THE AUSTRALIAN STANDARDS FOR SECURITY SCREENS
How do you know if your security screens and security doors are an authentic and compliant security screen product?
For a security door or security window screen to be classified 'security' or compliant, they must meet The Australian Standards which cover the security aspects of these products and must be followed when supplying a legitimate compliant security screen product.
There are three Australian Standards that need to be met for Security Screens to meet compliance.
- AS 5039: Security Screen Doors and Window Grilles
- AS 5040: Installation of Security Screen Doors and Window Grilles
- AS 5041: Methods of Test - Security Screen Doors and Window Grilles
Security Screens V Barrier/Safety Screens
Screen doors and window screens that do not meet the Australian Standards AS 5039 and AS 5041 are simply classified as barrier screens, safety screens or fly screens, and must not be promoted, advertised, sold or considered security screens.
Barrier, safety and fly screens are great at keeping the flies out, but it is highly likely they will not withstand the attempts of a home invasion.
AS 5039: Security Screen Doors and Window Grilles
Australian Standard AS 5039 was developed by a committee of experts from the broader fenestration industry including the Australian Window Association, now the Australian Glass and Window Association (AGWA), Master Builders Australia, Master Locksmiths Association of Australasia and the National Security Screen Association.
AS 5039 was developed to determine requirements, materials and performance under strength testing, providing both the security screen industry and consumers with specifications in order to meet compliance for security screening products.
AS 5039 specifies the minimum requirements for the performance of ALL types of hinged and sliding security screen doors and hinged, sliding, removable and fixed security window grilles used primarily in residential situations.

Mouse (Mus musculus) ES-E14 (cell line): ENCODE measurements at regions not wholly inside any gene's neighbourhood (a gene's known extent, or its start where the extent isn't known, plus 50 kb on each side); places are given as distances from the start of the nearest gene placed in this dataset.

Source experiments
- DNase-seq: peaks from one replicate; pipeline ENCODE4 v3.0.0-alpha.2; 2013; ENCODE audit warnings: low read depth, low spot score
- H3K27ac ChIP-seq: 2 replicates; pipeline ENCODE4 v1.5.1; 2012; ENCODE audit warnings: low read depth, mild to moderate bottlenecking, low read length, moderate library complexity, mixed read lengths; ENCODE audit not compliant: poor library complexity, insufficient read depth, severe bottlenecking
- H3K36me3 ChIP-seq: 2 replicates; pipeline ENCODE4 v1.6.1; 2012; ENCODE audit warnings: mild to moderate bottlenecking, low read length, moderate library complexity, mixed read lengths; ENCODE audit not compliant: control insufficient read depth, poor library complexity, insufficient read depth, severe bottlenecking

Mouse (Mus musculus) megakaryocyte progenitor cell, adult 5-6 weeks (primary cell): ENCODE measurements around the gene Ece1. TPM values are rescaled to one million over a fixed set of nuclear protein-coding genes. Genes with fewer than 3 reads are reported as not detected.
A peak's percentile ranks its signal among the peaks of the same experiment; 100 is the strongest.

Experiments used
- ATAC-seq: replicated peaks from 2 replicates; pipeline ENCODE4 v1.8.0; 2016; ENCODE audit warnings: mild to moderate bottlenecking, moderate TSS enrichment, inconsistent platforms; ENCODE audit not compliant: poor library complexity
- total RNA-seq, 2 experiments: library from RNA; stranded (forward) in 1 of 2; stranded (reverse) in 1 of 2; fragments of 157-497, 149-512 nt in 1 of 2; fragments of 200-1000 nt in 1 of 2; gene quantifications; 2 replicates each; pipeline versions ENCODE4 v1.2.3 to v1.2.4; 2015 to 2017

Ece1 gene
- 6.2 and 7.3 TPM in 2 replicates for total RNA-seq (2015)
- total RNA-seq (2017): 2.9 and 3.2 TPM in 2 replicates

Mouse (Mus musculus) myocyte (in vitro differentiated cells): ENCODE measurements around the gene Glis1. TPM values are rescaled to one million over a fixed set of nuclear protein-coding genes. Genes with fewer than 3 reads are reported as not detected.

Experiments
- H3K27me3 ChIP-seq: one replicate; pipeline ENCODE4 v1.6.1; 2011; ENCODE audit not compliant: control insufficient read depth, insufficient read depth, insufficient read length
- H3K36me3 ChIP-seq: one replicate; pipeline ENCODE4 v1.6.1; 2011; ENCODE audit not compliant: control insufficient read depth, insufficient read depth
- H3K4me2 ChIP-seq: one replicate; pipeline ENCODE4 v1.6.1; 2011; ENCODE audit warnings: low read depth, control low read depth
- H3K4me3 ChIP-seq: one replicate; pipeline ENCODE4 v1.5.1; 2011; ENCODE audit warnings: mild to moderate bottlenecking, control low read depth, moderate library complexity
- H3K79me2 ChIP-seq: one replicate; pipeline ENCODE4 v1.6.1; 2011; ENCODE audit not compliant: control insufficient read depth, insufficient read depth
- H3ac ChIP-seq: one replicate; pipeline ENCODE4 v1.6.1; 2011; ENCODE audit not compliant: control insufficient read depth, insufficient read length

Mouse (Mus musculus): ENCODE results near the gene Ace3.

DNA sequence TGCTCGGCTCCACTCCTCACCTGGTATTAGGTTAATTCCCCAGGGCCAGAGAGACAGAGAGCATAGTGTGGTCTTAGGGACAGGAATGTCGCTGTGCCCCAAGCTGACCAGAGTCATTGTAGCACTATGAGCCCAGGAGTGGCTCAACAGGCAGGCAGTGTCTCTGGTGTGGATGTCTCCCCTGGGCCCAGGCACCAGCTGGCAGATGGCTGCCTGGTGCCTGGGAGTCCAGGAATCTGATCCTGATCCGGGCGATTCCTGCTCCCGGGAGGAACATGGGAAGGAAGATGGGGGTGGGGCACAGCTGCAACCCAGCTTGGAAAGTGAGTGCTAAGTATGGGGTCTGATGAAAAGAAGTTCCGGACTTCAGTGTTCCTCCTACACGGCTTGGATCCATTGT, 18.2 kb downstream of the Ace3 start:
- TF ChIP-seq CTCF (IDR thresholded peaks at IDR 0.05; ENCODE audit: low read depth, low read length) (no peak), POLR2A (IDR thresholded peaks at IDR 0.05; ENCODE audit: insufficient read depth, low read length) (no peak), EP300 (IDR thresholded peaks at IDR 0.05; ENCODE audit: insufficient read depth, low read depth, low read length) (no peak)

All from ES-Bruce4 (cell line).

The Standard is concerned mainly with resistance to forced entry and does not address the important issues relating to egress in the case of emergency. The Standard covers movable and removable security window grilles that can be used in such instances.
AS 5039 is intended for use by regulatory authorities and all persons concerned with the manufacture, installation and general requirements of security screen doors or window grilles and gives protection to consumers.
For products to conform to this Standard, they must be tested by an accredited laboratory in accordance with the following Australian Standards, AS 5041 and AS 5040.
Look for the AS 5039 Compliance Label. If it's labelled, it's compliant.
AS 5040: Installation of Security Screen Doors and Window Grilles
While a security screen must be manufactured to meet the Australian Standards AS 5039, Australian Standard AS 5040 provides installers of security screen doors or window grilles with specifications covering the general requirements for installation of security screen doors or window grilles used primarily in residential situations.